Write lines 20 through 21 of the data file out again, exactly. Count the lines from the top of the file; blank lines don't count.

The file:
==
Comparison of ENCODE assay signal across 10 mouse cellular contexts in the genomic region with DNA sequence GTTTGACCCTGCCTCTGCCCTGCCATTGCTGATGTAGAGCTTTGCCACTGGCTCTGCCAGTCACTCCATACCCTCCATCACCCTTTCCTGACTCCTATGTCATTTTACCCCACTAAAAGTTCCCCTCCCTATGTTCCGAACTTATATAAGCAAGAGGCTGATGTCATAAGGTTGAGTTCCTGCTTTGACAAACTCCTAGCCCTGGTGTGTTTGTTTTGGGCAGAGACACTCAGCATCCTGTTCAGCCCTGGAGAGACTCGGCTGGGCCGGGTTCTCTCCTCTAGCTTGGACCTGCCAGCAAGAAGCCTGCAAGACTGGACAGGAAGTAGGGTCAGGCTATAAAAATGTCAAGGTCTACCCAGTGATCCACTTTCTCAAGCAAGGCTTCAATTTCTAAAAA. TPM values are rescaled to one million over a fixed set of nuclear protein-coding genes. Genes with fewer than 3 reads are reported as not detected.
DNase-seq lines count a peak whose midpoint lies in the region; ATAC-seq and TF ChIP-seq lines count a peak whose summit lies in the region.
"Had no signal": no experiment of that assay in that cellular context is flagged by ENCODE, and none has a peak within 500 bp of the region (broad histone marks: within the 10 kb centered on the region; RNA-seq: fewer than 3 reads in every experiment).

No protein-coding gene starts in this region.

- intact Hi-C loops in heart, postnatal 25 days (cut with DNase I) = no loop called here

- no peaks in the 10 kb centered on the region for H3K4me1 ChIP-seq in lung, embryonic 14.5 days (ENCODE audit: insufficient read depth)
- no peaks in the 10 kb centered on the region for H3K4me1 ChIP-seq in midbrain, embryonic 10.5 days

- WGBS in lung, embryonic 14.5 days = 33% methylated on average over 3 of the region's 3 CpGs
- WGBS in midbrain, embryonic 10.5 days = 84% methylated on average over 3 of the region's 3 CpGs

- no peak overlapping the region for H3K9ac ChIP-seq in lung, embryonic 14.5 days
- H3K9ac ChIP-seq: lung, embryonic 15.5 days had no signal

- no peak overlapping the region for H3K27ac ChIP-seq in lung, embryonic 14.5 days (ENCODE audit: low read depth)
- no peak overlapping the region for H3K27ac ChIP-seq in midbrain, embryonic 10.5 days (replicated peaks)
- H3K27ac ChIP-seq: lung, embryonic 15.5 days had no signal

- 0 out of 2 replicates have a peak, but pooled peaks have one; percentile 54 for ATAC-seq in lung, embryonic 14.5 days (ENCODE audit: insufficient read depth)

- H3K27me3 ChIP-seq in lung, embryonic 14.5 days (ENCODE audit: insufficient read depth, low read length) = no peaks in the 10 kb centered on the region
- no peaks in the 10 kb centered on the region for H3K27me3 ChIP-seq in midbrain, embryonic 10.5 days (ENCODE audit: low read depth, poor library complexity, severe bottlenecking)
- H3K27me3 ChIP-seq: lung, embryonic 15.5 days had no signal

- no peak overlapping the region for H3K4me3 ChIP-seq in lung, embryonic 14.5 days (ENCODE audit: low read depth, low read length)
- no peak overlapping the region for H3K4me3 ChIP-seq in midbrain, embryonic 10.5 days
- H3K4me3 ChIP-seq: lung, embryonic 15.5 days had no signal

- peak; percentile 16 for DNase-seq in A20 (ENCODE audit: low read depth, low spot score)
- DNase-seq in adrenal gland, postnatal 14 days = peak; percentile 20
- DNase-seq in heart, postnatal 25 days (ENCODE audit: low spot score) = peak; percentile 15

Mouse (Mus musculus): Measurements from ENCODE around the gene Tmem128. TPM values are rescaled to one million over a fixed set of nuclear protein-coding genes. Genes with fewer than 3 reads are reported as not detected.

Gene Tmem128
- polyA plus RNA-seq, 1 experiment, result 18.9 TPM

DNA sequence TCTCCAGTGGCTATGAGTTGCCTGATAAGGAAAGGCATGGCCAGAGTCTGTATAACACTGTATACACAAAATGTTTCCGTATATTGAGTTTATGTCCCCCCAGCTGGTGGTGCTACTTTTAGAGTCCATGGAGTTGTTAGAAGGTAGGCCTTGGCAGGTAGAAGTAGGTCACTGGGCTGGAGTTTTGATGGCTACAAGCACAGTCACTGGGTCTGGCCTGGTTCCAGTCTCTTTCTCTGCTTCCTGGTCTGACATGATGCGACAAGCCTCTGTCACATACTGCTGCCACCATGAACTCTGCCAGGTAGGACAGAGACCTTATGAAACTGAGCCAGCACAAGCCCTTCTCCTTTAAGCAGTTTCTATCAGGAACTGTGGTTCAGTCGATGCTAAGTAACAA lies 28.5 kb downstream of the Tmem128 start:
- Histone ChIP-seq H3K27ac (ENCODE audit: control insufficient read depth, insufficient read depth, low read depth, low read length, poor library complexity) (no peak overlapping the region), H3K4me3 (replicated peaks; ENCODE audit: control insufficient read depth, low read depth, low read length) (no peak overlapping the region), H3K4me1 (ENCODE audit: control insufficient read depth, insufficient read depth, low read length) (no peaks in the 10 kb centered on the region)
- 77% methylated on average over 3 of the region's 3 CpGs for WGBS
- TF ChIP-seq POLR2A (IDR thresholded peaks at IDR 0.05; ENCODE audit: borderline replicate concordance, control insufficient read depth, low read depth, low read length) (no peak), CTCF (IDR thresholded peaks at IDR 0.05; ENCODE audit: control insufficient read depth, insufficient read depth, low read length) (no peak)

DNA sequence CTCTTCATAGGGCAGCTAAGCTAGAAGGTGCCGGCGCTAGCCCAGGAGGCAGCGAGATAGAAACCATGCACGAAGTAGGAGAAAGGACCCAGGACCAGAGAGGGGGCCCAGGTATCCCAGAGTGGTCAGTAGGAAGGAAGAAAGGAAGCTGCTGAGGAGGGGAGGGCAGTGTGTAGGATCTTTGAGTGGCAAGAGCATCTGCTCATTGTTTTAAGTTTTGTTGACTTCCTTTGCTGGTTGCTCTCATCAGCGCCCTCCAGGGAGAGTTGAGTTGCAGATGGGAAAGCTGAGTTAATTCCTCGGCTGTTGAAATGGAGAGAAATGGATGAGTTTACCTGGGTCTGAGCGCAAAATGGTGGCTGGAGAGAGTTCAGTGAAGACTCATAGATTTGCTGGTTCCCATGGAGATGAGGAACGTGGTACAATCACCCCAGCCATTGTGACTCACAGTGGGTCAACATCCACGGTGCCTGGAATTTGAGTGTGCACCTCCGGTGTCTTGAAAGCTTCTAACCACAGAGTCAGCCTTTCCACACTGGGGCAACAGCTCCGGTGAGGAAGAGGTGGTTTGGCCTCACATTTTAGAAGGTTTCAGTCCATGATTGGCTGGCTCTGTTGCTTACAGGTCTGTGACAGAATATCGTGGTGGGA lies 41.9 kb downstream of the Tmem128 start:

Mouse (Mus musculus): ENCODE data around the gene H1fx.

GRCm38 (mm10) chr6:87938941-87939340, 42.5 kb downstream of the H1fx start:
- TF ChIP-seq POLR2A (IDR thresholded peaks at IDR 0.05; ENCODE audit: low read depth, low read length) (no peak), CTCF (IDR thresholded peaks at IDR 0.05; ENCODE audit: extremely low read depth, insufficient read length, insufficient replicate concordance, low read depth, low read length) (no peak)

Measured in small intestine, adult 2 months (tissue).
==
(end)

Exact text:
- no peak overlapping the region for H3K4me3 ChIP-seq in midbrain, embryonic 10.5 days
- H3K4me3 ChIP-seq: lung, embryonic 15.5 days had no signal